It all started out groovy. My three-year-old asked to drive one of those carts that look like a car and I said, "Sure!" Then I realized that I had nowhere to put the two 18-month-olds I had with me. They had to go in the cart, and my daughter had to just toddler along behind. I tried consoling her with her own tot-sized cart she could push around, but no can do on that one. She wasn't buying it. As time progressed, she got more and more upset - and finally got so mad that she wrenched her little cart over on its side and ended up screeching bloody murder, kicking and scratching the crap out of me with any attempts to grab her.
This was completely uncharacteristic of my child, but I was no stranger to whining, crying kids. For sure, it was a ten on the scale of "help me," but I also knew that there was nothing to do except wait it out.
When you find yourself in a public place with a screaming, obstinate child, of course you want to die of shame, but you know what? Those cranky people with unforgiving stares haven't walked a mile in your shoes, so they can stuff it.
You're a great Mommy, so take a deep breath and try to center yourself. Those moments will happen, but they will also pass. The only thing you can do is remember to set up your day to ensure your child is fed, rested, and not over-stimulated before you head out. Have a very structured sleep schedule and don't skip naps or venture out when you know your child will be tired or hungry. That's a tantrum waiting to happen.
The other important thing to remember is not to set expectations. If I had a do-over, I would not have promised my child a ride in that car cart without thinking it through. Her expectation was set, and when I changed plans, it devastated her. Instead, when she asked, I should have just said, "Let me see first. I'm not sure."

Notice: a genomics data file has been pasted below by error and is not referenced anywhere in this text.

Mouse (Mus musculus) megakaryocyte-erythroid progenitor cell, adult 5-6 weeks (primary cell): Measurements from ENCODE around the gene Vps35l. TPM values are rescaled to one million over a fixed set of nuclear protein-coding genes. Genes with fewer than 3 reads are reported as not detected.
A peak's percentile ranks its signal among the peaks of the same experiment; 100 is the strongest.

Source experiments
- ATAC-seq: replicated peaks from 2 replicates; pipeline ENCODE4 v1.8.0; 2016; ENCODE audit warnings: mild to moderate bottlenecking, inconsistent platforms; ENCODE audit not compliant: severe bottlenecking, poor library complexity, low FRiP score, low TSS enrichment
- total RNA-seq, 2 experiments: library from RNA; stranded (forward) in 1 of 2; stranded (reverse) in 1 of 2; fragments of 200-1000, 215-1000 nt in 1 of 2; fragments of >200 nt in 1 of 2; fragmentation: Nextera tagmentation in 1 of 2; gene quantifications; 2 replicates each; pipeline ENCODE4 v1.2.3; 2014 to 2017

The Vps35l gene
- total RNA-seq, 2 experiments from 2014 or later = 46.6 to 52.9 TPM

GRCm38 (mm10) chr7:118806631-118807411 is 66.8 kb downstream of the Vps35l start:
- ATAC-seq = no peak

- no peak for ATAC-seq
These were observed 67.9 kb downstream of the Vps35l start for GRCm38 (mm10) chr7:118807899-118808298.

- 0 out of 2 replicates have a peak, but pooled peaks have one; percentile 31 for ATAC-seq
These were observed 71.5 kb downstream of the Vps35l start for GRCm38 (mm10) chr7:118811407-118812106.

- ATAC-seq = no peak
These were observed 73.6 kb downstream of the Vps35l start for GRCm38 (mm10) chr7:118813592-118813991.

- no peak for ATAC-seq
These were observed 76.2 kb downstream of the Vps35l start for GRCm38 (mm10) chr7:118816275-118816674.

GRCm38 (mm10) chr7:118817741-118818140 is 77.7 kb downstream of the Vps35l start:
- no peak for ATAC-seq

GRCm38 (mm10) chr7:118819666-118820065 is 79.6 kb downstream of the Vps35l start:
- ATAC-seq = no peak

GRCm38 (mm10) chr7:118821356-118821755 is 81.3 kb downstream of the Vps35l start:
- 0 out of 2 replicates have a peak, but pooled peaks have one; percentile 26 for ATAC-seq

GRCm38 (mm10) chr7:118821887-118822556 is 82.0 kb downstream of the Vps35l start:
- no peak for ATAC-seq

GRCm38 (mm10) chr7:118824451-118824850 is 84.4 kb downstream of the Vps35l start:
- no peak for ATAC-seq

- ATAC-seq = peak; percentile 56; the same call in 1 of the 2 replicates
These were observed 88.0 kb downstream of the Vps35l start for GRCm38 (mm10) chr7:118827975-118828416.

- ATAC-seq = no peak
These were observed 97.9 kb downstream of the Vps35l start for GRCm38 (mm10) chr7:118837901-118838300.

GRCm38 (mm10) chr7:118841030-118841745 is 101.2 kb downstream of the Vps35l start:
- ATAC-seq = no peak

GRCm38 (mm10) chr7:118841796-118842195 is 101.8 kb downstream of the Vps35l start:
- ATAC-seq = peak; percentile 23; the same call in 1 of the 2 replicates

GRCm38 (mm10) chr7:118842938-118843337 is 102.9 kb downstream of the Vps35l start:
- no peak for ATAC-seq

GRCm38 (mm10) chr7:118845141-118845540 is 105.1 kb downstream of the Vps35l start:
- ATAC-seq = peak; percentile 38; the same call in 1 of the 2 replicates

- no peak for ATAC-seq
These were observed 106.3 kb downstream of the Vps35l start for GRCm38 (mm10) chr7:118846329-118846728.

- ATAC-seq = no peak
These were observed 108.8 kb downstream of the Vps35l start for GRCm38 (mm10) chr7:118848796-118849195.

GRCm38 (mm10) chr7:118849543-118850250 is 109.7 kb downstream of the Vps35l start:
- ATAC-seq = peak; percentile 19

Now, there's a difference in tantrums. There are three kinds: Need, Overload, and Demand. We've talked about Need and Overload above (need for sleep/rest, and avoiding overstimulating the child). When these happen, you simply have to get your child some food or rest, or get them in a calm, unstimulating environment, fast. Demand tantrums are a different animal. Those require that you don't reinforce undesirable behavior. Stop giving in to demands, otherwise you teach your child that it's okay to throw a fit to get what she wants. Not good! When your child tantrums over a demand, make sure that she doesn't get what she wants. Period. Even though it was MY fault that my child threw a fit in the grocery store, I still didn't give in to her demand. That would have reinforced the tantrum. I just had to recognize what I did wrong and vow to do better next time.
You are a terrific Mommy - big hugs to you. We are all in this together, so shake off the shame and guilt, and hold your head high. Tomorrow is another day. Make it a good one!